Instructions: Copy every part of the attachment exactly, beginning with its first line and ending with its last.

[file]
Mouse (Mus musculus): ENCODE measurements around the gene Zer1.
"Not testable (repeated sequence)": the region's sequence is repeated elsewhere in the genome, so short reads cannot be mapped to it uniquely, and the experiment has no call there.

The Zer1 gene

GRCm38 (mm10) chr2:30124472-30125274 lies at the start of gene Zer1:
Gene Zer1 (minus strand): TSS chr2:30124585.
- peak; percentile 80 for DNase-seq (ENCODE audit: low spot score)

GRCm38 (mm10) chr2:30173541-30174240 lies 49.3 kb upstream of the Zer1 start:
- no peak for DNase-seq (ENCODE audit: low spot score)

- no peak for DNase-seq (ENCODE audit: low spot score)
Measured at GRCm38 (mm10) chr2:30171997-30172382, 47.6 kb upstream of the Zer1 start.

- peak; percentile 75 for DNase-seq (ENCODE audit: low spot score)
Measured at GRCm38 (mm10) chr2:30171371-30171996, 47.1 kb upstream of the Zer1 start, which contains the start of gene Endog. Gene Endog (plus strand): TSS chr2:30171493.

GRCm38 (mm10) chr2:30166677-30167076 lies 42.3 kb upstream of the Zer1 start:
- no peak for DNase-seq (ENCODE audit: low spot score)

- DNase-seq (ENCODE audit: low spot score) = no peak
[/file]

Mouse (Mus musculus): ENCODE measurements around the gene Zer1.
"Not testable (repeated sequence)": the region's sequence is repeated elsewhere in the genome, so short reads cannot be mapped to it uniquely, and the experiment has no call there.

The Zer1 gene

GRCm38 (mm10) chr2:30124472-30125274 lies at the start of gene Zer1:
Gene Zer1 (minus strand): TSS chr2:30124585.
- peak; percentile 80 for DNase-seq (ENCODE audit: low spot score)

GRCm38 (mm10) chr2:30173541-30174240 lies 49.3 kb upstream of the Zer1 start:
- no peak for DNase-seq (ENCODE audit: low spot score)

- no peak for DNase-seq (ENCODE audit: low spot score)
Measured at GRCm38 (mm10) chr2:30171997-30172382, 47.6 kb upstream of the Zer1 start.

- peak; percentile 75 for DNase-seq (ENCODE audit: low spot score)
Measured at GRCm38 (mm10) chr2:30171371-30171996, 47.1 kb upstream of the Zer1 start, which contains the start of gene Endog. Gene Endog (plus strand): TSS chr2:30171493.

GRCm38 (mm10) chr2:30166677-30167076 lies 42.3 kb upstream of the Zer1 start:
- no peak for DNase-seq (ENCODE audit: low spot score)

- DNase-seq (ENCODE audit: low spot score) = no peak